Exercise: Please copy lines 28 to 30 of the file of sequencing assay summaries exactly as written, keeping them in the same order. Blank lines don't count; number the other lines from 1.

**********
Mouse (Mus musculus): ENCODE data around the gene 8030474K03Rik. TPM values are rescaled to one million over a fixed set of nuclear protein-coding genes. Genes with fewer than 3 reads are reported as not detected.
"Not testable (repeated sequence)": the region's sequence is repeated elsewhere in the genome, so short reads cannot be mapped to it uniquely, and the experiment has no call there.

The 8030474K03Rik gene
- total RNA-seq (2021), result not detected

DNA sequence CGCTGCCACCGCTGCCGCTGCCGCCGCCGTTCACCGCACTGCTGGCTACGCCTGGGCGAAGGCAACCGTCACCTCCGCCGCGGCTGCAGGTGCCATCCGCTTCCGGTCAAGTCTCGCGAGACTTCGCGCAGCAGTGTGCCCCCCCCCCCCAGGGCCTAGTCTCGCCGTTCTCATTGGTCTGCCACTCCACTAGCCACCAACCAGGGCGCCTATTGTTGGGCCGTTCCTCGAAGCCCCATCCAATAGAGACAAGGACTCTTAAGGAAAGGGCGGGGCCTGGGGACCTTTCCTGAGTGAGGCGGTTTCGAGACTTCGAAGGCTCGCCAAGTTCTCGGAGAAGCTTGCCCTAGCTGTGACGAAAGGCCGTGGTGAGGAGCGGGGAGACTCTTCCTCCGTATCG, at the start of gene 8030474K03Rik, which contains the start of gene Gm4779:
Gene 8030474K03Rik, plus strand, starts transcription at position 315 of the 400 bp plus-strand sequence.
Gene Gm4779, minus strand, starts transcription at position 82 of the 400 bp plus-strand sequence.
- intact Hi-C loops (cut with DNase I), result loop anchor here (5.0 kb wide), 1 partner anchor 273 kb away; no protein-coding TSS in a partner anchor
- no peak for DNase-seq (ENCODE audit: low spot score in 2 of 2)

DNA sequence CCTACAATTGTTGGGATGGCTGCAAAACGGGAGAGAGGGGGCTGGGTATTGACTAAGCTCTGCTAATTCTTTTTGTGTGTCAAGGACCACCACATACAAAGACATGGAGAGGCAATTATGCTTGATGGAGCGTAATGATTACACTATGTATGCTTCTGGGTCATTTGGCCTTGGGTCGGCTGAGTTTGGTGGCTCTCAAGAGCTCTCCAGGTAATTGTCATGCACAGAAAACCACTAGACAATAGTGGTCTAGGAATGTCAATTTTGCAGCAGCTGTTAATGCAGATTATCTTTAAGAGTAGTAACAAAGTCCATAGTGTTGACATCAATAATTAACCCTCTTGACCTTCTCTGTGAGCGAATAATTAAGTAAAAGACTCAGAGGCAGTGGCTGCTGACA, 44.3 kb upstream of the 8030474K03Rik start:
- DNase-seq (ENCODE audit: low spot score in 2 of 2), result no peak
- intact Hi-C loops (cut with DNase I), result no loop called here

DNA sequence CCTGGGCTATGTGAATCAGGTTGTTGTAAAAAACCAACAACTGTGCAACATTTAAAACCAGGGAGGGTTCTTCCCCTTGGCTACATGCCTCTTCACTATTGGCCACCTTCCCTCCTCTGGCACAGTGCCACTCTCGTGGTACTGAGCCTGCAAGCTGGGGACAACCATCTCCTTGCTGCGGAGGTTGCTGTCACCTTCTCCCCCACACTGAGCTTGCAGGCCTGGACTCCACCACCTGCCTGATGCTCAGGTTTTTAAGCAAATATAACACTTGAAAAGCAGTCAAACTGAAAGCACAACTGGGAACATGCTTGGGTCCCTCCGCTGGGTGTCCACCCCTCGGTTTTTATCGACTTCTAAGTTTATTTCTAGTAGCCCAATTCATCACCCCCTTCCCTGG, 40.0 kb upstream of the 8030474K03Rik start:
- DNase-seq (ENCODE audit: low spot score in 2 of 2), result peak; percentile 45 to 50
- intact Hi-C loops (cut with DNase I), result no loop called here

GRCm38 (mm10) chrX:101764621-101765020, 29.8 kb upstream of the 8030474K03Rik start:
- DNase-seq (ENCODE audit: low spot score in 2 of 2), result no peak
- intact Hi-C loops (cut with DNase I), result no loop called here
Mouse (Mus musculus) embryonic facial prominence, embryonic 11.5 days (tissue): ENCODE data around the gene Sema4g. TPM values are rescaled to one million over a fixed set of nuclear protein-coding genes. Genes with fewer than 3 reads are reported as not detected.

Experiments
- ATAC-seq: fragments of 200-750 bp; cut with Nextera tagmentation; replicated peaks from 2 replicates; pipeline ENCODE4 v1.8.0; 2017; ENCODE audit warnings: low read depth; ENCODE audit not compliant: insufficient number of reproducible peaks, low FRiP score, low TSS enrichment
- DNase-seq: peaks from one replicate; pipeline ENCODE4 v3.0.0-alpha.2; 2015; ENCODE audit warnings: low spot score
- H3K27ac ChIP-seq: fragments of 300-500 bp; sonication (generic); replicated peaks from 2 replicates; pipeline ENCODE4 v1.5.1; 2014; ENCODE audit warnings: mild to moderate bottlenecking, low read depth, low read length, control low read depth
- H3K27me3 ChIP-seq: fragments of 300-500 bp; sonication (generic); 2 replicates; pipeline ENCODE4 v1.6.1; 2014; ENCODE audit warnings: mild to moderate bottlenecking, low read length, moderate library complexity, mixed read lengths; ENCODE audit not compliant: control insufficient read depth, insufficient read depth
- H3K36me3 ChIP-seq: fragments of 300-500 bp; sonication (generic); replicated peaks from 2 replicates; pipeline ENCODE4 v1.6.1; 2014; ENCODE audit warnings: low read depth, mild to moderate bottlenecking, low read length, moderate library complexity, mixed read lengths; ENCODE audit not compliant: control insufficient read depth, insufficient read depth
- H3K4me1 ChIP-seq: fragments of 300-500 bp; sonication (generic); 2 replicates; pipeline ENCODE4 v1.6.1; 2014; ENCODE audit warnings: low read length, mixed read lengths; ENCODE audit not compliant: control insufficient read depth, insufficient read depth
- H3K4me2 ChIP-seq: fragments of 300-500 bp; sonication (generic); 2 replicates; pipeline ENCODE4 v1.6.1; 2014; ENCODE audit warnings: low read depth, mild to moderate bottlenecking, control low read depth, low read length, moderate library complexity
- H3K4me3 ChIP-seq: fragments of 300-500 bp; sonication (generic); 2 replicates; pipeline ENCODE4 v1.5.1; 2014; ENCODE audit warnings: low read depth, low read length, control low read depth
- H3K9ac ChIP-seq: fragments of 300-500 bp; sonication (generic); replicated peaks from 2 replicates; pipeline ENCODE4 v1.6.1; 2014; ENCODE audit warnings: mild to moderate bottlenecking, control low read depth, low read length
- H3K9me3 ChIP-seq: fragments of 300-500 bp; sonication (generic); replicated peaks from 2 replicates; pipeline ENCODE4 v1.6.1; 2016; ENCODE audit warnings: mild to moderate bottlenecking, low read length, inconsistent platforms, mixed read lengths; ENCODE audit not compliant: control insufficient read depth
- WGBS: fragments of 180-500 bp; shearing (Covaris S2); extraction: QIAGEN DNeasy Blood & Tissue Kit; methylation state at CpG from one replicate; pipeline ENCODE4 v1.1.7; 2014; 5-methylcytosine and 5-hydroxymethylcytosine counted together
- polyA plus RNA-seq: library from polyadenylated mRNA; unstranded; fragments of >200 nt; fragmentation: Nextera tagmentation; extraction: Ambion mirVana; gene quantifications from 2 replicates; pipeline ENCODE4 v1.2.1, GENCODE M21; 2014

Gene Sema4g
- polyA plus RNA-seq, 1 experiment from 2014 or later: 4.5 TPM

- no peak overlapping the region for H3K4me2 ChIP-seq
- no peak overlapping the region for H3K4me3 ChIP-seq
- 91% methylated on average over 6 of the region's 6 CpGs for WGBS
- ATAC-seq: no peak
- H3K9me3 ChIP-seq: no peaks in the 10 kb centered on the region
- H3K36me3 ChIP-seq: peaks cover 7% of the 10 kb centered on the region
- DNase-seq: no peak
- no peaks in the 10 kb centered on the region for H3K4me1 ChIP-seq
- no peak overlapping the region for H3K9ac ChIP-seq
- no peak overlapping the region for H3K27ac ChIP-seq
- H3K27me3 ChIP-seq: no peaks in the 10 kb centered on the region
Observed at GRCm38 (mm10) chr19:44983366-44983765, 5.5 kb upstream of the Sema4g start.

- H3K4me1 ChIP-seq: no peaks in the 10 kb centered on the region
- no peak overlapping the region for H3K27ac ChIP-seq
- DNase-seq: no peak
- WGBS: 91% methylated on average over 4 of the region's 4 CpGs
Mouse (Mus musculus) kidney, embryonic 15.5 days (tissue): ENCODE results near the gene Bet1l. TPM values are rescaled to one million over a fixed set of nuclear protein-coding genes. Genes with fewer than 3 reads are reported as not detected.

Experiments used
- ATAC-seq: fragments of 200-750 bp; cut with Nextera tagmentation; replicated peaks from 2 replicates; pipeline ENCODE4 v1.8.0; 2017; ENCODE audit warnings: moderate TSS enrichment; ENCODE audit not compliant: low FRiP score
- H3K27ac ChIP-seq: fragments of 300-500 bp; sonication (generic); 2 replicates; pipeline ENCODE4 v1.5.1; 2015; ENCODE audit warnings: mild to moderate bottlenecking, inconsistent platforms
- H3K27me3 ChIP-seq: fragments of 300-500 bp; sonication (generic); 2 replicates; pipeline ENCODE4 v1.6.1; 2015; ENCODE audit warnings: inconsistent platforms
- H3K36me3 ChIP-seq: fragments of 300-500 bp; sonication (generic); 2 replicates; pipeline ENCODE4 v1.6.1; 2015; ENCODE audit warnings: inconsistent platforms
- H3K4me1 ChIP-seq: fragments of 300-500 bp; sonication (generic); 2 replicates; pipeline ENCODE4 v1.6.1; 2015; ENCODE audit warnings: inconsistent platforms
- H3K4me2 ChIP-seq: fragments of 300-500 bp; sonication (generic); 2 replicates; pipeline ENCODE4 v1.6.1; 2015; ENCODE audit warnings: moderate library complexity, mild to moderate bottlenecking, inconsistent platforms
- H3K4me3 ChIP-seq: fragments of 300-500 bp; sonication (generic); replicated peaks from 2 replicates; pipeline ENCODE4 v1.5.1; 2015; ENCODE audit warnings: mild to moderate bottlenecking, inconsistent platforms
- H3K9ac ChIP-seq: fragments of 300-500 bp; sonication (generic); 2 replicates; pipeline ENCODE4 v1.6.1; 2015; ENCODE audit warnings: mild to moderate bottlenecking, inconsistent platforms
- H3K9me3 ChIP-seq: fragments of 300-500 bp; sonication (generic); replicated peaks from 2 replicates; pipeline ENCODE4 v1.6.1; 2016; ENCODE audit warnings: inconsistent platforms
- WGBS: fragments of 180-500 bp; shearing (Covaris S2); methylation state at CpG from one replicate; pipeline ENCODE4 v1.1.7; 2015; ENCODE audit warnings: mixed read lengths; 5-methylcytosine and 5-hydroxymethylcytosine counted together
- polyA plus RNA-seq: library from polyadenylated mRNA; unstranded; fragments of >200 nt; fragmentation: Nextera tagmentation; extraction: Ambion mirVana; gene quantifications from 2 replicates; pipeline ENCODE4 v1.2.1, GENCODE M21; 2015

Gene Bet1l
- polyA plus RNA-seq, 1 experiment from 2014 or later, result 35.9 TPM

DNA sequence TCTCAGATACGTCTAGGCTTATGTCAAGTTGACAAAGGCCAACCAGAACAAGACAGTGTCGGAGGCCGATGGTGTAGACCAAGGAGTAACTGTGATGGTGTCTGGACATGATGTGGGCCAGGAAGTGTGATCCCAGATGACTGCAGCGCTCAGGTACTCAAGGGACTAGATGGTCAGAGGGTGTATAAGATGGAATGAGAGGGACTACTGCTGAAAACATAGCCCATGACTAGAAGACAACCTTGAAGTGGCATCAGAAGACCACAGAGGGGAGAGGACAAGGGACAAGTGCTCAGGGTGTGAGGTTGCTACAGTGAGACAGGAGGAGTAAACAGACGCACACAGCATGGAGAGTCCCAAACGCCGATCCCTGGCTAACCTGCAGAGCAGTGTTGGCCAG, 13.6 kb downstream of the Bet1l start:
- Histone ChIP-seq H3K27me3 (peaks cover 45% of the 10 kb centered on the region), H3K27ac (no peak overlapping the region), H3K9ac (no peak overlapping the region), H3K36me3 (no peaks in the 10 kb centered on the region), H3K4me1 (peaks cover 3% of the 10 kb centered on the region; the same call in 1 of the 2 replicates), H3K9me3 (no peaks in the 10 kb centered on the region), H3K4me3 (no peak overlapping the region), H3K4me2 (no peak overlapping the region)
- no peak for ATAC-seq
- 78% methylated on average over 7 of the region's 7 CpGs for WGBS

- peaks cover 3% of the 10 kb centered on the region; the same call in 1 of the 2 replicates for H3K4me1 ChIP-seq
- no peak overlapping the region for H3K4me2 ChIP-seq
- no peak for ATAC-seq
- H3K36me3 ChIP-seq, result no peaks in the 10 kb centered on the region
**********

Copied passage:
- H3K4me3 ChIP-seq: fragments of 300-500 bp; sonication (generic); 2 replicates; pipeline ENCODE4 v1.5.1; 2014; ENCODE audit warnings: low read depth, low read length, control low read depth
- H3K9ac ChIP-seq: fragments of 300-500 bp; sonication (generic); replicated peaks from 2 replicates; pipeline ENCODE4 v1.6.1; 2014; ENCODE audit warnings: mild to moderate bottlenecking, control low read depth, low read length
- H3K9me3 ChIP-seq: fragments of 300-500 bp; sonication (generic); replicated peaks from 2 replicates; pipeline ENCODE4 v1.6.1; 2016; ENCODE audit warnings: mild to moderate bottlenecking, low read length, inconsistent platforms, mixed read lengths; ENCODE audit not compliant: control insufficient read depth